The Search for the Best Torque Curve

Yamaha Power Valve System (YPVS) was introduced in the early '80s to tame their peaky RD two-strokes. The height of a two-stroke's exhaust port is the one thing to which they are most sensitive, so Yamaha devised a valve to lower and raise the port roof depending on revs. This allowed an exhaust designed for maximum power with the valve raised, while lowering the valve gave better torque and flexibility at lower revs. It made an enormous difference to usability.

Four-strokes aren't as sensitive to a single alteration , but using a computer – basic by today's standards – a team lead by Kiyotaka Yamebe and Hideaki Ueda worked out pressure and flow in an Yamaha FZR400's exhaust. They discovered a throttle valve located at the end of the collectors could be used to tailor the pressure waves, and the theory was supported by experiments on real motorcycles. Yamaha realized they could now effectively build a full race system then use the throttle valve, by now tantalizingly called EXUP (Exhaust Ultimate Powervalve), to tidy up any resulting dips or hollows in the shape of the torque curve.

First used on the Japanese-market FZR400, Yamaha made big claims when the FZR1000R EXUP arrived in 1989: 10% more peak power than an engine without EXUP; low and mid-range torque increased by 30 to 40%; a more stable tickover; and a quieter exhaust. Tests in California showed slightly increased CO2 emissions but significantly reduced hydrocarbons.
Noise reductions were due to the valve being active a lot of the time. A four-stroke's exhaust tune only really works at one speed, so EXUP operation wasn't an open and shut case. Literally. At around 3,000rpm the EXUP opened to around 30%, by 5,000rpm was open almost fully, but at 7,000rpm only opened between 40% and 60%. From 8,500rpm it progressively opened wide. Operation was by a servo-motor controlled by the motorcycle's ECU, with a sensor monitoring pulley position and sending information back.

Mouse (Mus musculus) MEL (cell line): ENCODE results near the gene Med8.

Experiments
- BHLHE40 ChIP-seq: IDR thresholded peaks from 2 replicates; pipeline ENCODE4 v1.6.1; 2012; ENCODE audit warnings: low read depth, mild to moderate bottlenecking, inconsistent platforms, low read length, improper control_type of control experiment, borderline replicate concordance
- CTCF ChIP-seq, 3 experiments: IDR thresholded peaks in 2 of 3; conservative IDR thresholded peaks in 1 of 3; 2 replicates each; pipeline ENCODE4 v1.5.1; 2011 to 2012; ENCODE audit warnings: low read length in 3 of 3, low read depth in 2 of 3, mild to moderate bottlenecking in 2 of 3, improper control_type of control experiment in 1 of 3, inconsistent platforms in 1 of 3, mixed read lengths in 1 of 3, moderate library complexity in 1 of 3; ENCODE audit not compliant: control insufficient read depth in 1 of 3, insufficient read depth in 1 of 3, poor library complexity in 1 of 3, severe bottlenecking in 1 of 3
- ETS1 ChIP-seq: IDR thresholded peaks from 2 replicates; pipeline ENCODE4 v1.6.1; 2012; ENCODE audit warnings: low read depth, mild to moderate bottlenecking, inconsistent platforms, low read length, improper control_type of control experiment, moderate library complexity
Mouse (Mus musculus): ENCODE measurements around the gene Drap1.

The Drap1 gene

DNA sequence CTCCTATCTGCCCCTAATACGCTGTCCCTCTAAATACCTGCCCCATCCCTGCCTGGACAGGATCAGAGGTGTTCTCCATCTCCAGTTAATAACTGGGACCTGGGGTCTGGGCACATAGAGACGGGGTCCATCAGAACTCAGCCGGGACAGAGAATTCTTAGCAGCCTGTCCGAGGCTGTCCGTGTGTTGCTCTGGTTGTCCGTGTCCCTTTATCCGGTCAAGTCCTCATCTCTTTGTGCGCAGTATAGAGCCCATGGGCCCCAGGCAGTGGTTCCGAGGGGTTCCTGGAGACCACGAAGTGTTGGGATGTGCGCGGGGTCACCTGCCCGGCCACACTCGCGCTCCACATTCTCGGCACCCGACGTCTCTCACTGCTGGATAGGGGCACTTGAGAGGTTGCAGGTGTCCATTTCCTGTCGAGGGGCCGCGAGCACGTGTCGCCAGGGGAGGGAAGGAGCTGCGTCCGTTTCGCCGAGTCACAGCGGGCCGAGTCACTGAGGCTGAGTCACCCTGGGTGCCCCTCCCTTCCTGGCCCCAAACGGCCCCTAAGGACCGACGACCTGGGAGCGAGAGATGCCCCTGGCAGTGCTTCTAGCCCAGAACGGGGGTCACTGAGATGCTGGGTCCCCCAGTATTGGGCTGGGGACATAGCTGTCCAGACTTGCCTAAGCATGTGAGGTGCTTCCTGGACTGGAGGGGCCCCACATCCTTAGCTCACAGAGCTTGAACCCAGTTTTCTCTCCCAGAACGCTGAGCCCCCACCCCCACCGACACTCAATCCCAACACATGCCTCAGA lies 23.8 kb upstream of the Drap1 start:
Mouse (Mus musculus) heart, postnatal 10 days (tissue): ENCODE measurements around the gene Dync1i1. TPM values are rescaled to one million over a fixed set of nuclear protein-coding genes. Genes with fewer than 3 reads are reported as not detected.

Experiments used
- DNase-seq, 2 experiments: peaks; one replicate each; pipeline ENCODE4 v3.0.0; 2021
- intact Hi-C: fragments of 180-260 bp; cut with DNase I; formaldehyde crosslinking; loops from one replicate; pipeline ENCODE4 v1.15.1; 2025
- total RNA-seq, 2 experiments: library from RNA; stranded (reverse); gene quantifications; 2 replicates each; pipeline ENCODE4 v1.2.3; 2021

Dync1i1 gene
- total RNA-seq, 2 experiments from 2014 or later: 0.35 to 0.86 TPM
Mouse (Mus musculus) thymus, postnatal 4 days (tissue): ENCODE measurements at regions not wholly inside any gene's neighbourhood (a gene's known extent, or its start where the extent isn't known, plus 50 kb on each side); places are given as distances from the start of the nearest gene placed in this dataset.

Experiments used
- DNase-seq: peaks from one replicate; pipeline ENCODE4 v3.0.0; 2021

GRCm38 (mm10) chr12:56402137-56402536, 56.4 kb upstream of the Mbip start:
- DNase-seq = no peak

The Future

As regulations get tighter, the exhaust valve's popularity can only grow. It's a simple, effective technology for meeting noise restrictions, with the added, if small, benefit of being able to improve an engine's torque curve.

New technologies to achieve targets for both power and emissions can be combined with an exhaust valve for the best result. Influencing intake pressures by playing with the intakes and airbox produces similar effects on the torque curve as exhaust design; it's why Yamaha fit variable-length inlets on the Yamaha YZF-R6 and YZF-R1.

Tuning the intake to work at the same rpm as the exhaust will give the highest peak output but at thecost fo deeper dips in the torque, but a slight mismatch gives a wider spread and helps fill the holes. So using two (or more) different systems on the same motorcycle doubles the benefits – it's why Honda's exhaust valve has always been linked to a flap in the airbox and Suzuki's system works in conjunction with the ECU-managed secondary inlet throttle butterflies.

But while developments like variable inlets are welcome, Yamaha's original EXUP remains the most effective and most simple innovation. More engine performance, reduced emission, less noise. Absolute genius...
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